Explainer: What does NLRB ruling on Dartmouth men's basketball actually mean?

In September of 2021, at an event of college athletic administrators gathered in Washington, D.C., Notre Dame athletic director Jack Swarbrick delivered a jarring statement that startled many in the room.

“Sometime in this school year, somewhere in the legal world, or administrative level,” he told them, “a student-athlete will be declared an employee.”

It took a little longer than he expected, but Swarbrick’s prediction has, officially, arrived two-and-a-half years later: The National Labor Relations Board’s regional director in Boston found that members of the Dartmouth men’s basketball team are employees and granted them the right to unionize. The National Labor Relations Board (NLRB) is the independent agency that enforces U.S. labor law as it relates to collective bargaining.

While not such a surprising ruling — the NLRB has, after all, expressed strongly its belief that college athletes are employees — the decision is another significant step in the march toward employment for all college athletes. Though the decision will be appealed, many legal experts believe that the ruling is a landmark move to further turn athletes into employees.

“This is the first shoe to drop in the long-running effort by college athletes to be declared employees,” said Michael LeRoy, an Illinois professor and expert on labor policy. “It is consequential.”

“If Dartmouth basketball players are employees, then it’s easy to imagine that all other athletes at the collegiate level would also be considered employees,” adds Gabe Feldman, a Tulane sports law professor and an expert on such NCAA matters. “This could be the first domino that leads to full-fledged employee status for many college athletes or it could be like the Northwestern case — a false alarm.”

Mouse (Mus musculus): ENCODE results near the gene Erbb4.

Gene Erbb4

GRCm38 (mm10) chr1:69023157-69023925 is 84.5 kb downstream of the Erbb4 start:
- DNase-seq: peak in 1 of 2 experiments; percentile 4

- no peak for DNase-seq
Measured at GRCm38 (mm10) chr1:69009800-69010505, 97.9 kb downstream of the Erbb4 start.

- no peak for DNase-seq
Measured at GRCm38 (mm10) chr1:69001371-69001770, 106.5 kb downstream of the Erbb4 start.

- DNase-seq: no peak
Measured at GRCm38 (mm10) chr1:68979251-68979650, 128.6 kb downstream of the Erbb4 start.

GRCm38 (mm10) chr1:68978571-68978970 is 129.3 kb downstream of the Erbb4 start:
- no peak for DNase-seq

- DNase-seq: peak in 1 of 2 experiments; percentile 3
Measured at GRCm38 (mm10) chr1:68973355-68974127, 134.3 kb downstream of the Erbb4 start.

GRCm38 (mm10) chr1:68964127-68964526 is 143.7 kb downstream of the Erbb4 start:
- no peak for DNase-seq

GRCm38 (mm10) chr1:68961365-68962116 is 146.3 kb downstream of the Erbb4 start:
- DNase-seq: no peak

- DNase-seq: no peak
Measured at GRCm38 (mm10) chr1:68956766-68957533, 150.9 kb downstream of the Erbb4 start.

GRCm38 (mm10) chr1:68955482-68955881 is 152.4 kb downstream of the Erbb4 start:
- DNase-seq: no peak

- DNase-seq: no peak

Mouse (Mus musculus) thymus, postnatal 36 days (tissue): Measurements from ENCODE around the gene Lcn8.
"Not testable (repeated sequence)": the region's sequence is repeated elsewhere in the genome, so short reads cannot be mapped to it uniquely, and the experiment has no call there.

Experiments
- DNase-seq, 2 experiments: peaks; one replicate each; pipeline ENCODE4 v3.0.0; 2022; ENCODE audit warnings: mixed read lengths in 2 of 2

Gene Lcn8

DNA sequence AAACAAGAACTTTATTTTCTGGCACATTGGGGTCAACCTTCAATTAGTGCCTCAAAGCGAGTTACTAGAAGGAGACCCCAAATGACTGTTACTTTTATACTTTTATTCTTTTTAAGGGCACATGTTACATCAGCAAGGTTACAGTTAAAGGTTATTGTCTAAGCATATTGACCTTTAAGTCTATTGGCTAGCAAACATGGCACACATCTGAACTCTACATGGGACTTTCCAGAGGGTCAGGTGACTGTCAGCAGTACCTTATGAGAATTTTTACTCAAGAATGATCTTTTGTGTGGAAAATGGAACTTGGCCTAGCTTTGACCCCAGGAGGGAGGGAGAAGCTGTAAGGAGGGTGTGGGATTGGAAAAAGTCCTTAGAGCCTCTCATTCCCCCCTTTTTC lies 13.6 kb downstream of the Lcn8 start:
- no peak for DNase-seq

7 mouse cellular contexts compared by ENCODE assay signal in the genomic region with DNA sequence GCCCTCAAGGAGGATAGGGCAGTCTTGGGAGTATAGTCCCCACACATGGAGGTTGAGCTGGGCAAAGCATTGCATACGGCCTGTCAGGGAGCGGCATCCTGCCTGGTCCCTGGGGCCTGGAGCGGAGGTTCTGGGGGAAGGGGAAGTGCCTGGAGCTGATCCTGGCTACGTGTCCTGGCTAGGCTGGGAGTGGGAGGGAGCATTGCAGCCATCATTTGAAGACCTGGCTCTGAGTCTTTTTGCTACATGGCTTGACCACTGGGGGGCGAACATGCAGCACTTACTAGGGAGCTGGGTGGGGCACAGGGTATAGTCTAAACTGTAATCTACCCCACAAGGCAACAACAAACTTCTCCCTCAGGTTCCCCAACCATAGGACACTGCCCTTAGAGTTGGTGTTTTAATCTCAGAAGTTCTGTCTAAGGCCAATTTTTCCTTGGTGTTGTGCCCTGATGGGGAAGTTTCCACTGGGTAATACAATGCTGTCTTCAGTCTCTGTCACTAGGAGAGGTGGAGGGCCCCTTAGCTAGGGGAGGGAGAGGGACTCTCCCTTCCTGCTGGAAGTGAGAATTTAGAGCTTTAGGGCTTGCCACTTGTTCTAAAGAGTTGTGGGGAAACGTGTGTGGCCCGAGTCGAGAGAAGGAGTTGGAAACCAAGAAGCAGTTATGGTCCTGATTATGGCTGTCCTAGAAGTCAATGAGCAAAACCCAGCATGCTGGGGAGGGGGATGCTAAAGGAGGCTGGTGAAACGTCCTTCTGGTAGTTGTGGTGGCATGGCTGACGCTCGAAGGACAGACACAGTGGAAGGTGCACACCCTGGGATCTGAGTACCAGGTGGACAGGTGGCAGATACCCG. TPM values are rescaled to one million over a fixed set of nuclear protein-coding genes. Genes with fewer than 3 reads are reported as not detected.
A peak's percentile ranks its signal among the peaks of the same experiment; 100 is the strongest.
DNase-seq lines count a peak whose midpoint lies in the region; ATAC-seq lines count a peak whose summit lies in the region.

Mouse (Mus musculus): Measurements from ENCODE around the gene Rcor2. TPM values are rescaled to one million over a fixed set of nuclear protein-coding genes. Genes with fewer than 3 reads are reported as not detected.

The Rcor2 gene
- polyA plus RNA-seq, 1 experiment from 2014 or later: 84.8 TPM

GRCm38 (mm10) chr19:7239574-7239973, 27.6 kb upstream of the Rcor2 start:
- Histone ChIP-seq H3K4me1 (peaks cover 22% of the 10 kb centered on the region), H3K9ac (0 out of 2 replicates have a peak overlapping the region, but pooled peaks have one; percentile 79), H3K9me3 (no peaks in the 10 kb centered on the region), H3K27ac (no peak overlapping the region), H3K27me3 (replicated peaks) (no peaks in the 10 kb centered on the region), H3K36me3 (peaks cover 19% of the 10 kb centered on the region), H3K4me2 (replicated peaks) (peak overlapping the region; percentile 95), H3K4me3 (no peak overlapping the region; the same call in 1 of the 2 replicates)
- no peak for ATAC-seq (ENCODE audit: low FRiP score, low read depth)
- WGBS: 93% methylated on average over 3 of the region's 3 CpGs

There will likely be an appeal

The NLRB Boston regional director’s decision on Monday is not unprecedented.

A similar ruling took place a decade ago when another regional director of the NLRB deemed that Northwestern football players were employees and could unionize. However, the NLRB’s national panel overturned the ruling on appeal citing a number of factors.

The board declined to recognize Northwestern football’s unionization, in part, because the NLRB only applies to private employers. Though it is a private school, Northwestern competes in the Big Ten, where, at the time, all other schools were public (the league has since added another private school in USC). The NLRB ruled against jurisdiction, arguing that one school having the ability to collectively bargain while others operate differently would be a detriment to college sports.

In a striking difference between the two cases, Dartmouth competes in the Ivy League, made up of only private schools.

There are more signs, too, that the NLRB will treat this case differently than Northwestern, said LeRoy.

Two years ago, NLRB general counsel Jennifer Abruzzo encouraged entities to file unfair labor charges against the NCAA. In a memo, she deemed college athletes employees under the National Labor Relations Act, a thundering message from the agency’s lead lawyer that invited athletes and athlete advocates to bring forth petitions to unionize.